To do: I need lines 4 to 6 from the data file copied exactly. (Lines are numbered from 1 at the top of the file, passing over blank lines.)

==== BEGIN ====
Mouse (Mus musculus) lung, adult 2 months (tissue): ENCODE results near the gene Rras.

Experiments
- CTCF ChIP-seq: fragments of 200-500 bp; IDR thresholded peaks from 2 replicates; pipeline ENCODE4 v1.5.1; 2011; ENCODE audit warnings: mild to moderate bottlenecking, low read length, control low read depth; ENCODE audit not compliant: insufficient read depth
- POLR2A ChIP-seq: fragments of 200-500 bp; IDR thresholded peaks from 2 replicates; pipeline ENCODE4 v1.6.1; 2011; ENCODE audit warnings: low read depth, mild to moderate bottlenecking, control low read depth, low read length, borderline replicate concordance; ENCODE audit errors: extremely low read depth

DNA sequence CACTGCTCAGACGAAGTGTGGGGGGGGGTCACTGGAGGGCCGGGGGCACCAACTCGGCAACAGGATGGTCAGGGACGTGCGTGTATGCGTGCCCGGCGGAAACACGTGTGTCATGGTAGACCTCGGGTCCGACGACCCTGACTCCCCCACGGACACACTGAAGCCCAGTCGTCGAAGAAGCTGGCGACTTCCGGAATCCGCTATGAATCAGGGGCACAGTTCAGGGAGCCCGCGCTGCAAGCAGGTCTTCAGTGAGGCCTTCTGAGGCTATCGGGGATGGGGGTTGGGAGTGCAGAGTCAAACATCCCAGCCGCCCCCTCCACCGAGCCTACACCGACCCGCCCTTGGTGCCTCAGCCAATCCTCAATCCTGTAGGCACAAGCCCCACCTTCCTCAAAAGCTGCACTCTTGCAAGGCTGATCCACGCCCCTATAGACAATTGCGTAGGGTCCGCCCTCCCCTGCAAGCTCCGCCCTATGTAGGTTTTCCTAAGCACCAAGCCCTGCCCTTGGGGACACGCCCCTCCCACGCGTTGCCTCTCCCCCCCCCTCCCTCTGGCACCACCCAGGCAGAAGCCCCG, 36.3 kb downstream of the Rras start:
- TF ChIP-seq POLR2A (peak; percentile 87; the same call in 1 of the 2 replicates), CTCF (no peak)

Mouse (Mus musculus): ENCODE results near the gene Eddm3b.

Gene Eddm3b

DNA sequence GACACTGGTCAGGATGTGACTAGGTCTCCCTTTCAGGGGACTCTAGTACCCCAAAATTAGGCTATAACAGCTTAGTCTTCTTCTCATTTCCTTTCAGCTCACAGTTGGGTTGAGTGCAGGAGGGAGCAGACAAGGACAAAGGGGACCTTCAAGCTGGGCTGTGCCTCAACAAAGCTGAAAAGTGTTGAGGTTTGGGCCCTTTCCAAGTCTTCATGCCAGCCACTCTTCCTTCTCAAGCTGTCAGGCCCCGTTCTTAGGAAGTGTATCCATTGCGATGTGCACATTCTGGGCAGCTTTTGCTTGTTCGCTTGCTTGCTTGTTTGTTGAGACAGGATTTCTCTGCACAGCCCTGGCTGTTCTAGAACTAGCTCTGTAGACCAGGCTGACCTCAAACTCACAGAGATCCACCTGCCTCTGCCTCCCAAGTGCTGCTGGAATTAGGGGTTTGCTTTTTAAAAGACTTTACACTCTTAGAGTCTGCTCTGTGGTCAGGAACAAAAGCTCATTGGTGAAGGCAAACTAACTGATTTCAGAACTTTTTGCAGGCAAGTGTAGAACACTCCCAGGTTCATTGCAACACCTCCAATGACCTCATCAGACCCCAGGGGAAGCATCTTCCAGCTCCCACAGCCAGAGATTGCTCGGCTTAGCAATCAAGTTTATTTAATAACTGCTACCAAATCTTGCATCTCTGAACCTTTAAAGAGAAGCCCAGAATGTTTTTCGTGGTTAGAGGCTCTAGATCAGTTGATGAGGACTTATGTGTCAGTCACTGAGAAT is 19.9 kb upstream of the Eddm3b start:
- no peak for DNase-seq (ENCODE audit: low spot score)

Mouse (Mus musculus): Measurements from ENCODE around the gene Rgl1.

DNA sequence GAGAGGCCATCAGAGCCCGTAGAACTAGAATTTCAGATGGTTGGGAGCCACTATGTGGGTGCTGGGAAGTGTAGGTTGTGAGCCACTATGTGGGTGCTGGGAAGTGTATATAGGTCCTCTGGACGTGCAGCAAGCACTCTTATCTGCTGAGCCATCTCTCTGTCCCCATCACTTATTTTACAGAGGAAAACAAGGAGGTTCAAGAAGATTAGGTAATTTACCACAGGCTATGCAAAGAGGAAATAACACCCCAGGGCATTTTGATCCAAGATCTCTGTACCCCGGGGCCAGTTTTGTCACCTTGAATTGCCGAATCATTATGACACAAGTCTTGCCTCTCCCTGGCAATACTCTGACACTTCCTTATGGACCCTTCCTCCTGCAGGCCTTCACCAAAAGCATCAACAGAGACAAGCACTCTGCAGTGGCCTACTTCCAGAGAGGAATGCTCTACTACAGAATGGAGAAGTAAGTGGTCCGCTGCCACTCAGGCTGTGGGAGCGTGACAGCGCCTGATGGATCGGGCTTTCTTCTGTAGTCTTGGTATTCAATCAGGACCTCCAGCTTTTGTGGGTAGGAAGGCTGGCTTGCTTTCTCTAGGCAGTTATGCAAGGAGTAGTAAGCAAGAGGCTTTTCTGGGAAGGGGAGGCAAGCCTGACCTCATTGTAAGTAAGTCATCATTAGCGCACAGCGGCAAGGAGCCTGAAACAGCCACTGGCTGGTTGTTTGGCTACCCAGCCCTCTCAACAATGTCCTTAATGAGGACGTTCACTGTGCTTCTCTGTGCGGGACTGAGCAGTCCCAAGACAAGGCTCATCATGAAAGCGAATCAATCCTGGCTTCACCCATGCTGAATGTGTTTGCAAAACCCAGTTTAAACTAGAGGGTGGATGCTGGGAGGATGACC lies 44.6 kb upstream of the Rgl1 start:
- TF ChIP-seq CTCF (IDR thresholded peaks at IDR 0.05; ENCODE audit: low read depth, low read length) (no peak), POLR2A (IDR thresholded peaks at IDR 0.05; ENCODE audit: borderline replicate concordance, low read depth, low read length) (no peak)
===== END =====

- POLR2A ChIP-seq: fragments of 200-500 bp; IDR thresholded peaks from 2 replicates; pipeline ENCODE4 v1.6.1; 2011; ENCODE audit warnings: low read depth, mild to moderate bottlenecking, control low read depth, low read length, borderline replicate concordance; ENCODE audit errors: extremely low read depth

DNA sequence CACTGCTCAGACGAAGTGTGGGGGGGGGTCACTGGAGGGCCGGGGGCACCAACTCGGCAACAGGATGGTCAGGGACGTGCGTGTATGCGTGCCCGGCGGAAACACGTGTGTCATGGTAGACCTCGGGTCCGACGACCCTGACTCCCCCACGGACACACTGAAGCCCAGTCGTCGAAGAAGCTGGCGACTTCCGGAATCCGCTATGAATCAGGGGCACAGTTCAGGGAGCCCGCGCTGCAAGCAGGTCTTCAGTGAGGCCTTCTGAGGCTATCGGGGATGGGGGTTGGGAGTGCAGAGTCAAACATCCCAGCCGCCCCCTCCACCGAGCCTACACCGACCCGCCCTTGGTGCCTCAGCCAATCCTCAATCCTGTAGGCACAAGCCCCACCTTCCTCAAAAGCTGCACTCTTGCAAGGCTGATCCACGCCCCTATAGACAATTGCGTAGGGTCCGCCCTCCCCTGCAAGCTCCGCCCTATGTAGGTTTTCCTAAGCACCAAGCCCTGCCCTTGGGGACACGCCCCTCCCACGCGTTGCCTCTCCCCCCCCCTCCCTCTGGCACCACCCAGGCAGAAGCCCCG, 36.3 kb downstream of the Rras start:
- TF ChIP-seq POLR2A (peak; percentile 87; the same call in 1 of the 2 replicates), CTCF (no peak)